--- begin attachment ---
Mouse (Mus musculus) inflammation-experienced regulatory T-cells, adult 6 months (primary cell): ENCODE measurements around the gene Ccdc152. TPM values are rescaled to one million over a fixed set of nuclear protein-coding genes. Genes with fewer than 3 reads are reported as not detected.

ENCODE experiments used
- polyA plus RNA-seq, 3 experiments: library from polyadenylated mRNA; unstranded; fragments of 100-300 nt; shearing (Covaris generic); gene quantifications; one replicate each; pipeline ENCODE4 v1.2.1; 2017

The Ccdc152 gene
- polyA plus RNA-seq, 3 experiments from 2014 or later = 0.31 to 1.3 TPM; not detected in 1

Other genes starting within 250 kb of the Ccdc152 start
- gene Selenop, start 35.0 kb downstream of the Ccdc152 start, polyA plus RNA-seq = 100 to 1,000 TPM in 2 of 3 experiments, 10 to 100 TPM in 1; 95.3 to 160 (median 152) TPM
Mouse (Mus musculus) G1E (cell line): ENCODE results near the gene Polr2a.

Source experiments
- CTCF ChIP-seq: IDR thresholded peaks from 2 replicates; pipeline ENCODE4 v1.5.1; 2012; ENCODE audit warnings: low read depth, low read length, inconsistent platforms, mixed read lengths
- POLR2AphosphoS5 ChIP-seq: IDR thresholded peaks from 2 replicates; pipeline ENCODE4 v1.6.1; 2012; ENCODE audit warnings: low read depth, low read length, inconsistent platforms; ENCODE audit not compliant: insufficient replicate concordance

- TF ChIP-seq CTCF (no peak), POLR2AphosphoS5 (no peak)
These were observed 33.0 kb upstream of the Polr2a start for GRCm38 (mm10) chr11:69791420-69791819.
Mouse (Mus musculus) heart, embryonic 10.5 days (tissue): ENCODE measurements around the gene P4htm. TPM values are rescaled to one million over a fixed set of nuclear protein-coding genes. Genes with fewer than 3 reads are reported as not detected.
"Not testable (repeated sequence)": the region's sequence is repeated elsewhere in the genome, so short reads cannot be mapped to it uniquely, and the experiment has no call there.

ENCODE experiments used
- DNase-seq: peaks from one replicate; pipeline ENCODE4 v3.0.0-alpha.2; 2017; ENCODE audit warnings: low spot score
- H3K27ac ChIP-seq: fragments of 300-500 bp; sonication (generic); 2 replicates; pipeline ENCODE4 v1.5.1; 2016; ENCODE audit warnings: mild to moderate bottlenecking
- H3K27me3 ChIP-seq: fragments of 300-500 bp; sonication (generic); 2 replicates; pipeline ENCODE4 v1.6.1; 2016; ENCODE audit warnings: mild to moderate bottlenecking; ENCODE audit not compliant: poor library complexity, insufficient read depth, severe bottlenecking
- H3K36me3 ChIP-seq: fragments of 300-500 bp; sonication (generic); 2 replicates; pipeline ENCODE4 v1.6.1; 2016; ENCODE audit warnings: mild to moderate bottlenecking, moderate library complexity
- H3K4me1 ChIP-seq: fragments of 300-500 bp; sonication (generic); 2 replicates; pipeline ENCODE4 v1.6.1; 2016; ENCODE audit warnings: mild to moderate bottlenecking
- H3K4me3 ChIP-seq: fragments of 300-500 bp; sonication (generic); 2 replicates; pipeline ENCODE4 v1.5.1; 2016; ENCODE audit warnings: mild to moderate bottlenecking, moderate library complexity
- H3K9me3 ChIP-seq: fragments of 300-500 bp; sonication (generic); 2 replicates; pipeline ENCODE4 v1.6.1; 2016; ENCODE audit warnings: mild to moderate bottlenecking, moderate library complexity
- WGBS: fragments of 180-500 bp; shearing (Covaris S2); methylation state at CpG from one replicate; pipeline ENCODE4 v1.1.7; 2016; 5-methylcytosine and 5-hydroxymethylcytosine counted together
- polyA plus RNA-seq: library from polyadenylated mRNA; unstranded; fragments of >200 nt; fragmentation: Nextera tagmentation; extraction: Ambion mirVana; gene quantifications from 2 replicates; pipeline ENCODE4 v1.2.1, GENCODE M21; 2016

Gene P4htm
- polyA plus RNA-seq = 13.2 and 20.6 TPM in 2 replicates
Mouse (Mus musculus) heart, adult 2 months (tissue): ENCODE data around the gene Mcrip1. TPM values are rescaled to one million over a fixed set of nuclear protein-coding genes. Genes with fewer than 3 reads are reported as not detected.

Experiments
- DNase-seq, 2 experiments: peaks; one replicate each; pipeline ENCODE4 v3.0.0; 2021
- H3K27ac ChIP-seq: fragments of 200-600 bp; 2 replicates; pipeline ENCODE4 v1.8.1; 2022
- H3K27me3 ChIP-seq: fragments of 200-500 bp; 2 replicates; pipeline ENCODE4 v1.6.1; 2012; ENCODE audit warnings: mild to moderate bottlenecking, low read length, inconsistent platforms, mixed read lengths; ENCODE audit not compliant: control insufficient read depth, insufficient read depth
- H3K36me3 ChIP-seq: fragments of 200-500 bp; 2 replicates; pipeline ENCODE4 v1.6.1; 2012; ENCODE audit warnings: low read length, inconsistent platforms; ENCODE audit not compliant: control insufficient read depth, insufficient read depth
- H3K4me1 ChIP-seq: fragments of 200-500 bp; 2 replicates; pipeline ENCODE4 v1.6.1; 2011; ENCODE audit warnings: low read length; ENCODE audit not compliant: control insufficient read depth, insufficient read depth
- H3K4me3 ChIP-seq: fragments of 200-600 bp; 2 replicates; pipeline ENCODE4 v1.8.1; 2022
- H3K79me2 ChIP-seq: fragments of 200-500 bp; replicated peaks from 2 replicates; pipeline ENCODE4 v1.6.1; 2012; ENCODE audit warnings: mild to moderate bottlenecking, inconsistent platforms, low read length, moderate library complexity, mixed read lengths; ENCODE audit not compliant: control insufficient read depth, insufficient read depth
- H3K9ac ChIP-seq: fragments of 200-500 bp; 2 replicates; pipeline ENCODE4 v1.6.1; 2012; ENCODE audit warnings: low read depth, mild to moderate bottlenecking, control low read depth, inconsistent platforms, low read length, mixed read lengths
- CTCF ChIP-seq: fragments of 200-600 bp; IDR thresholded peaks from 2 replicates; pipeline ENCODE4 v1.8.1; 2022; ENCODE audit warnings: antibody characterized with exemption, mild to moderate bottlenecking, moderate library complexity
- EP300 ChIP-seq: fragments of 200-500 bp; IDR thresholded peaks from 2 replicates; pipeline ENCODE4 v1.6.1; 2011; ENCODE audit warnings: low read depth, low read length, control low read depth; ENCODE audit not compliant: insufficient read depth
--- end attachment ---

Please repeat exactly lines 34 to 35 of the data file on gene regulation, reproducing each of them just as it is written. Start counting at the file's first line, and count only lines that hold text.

- H3K4me1 ChIP-seq: fragments of 200-500 bp; 2 replicates; pipeline ENCODE4 v1.6.1; 2011; ENCODE audit warnings: low read length; ENCODE audit not compliant: control insufficient read depth, insufficient read depth
- H3K4me3 ChIP-seq: fragments of 200-600 bp; 2 replicates; pipeline ENCODE4 v1.8.1; 2022